YouGov: ‘death of TV’ is a misnomer

YouGov_broadcast_narrowcastThe ‘death of TV’ is a misnomer with overall TV viewing figures fairly steady, despite fragmentation in the market, according to YouGov.

The research firm’s new ‘Broadcast to Narrowcast’ report claims that the average number of TV minutes watched per day in the UK between 2006 and 2016 was 251.6 minutes. In 2016 it was 231.6 minutes – a figure it described as “broadly consistent”.

However, headline viewing figures are down and binge watching has become “entrenched”, with the fragmentation of TV viewing resulting in viewers tuning in from a range of different devices.

“There were 30.15 million viewers for Eastenders in 1986 whilst only 11.36 million watched The Great British Bake Off in 2016. These were the most watched TV programmes in their respective years,” according to the report.

Despite this, YouGov said that the data shows that live commercial terrestrial television still plays “a big role in people’s viewing habits” – even among those who only watch TV through subscription streaming services.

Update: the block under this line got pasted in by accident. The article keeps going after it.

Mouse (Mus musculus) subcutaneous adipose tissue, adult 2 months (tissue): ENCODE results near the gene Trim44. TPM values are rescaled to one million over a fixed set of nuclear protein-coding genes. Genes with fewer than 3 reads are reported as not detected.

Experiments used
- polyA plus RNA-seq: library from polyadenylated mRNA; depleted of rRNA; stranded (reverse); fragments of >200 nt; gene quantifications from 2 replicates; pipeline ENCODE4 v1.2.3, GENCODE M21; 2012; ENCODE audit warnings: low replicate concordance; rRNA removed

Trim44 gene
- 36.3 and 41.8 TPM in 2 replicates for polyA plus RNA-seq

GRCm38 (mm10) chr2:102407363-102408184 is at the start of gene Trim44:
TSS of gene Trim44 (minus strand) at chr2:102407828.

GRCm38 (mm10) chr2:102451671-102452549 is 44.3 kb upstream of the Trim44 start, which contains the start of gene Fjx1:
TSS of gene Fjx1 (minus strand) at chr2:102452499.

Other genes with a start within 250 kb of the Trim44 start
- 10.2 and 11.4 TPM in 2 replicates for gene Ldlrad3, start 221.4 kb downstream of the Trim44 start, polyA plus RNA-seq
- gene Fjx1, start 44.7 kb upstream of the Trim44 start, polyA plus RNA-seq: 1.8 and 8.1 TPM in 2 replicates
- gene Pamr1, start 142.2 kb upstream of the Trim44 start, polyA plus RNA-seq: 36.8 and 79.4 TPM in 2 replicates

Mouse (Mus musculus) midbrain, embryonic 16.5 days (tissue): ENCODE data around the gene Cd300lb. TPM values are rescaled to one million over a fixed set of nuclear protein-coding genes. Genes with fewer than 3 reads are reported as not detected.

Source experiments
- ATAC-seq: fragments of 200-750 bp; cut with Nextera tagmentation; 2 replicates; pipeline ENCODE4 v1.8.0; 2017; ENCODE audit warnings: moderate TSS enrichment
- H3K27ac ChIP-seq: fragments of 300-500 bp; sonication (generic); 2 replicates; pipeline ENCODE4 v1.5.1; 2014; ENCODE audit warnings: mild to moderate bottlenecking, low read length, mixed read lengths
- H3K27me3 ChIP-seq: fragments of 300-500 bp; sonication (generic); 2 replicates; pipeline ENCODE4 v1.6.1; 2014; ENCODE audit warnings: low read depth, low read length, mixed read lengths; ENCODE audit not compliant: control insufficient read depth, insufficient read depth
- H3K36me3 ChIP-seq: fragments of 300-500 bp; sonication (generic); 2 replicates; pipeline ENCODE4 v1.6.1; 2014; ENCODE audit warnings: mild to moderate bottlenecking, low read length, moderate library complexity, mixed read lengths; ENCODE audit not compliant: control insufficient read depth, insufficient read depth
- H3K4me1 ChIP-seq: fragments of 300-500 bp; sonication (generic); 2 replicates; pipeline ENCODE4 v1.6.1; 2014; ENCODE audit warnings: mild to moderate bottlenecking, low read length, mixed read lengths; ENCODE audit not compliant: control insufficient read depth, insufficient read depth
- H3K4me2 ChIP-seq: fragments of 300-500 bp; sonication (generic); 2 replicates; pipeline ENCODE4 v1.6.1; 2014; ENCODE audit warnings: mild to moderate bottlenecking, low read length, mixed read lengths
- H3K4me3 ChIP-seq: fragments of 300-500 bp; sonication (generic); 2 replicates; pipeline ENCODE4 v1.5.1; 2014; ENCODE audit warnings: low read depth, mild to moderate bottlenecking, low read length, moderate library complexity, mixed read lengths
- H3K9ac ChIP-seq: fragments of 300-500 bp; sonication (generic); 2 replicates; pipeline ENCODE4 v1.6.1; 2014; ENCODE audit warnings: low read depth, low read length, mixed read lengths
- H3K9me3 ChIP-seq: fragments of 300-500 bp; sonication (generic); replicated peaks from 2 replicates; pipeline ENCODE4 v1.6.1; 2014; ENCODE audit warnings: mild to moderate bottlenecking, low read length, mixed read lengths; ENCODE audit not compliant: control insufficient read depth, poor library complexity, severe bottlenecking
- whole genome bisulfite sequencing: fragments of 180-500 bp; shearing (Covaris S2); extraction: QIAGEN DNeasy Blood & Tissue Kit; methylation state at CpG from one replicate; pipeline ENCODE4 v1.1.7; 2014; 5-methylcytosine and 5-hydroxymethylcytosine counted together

The analysis found that 48% had watched ITV 1 and 51% Channel 4 through the channels’ apps in the past 30 days. Notably fewer, at 28%, had watched Channel 5.

It also said that 45% of those who only access TV through SVOD providers still recall seeing adverts in the TV they have watched over the past week. Some 30% said they didn’t remember seeing any ads.

“People watch TV in different ways but it doesn’t necessarily follow that the number of people watching traditional television have fallen that much,” said head of YouGov Reports, Stephen Harmston.

“These broadcasters and their advertisers need to be realistic but not panicked about the challenge to them from subscription video on demand providers.

“While the likes of Now TV and Netflix inevitably siphon off some viewers some of the time, they are not taking most the traditional broadcasters’ viewers most of the time.”

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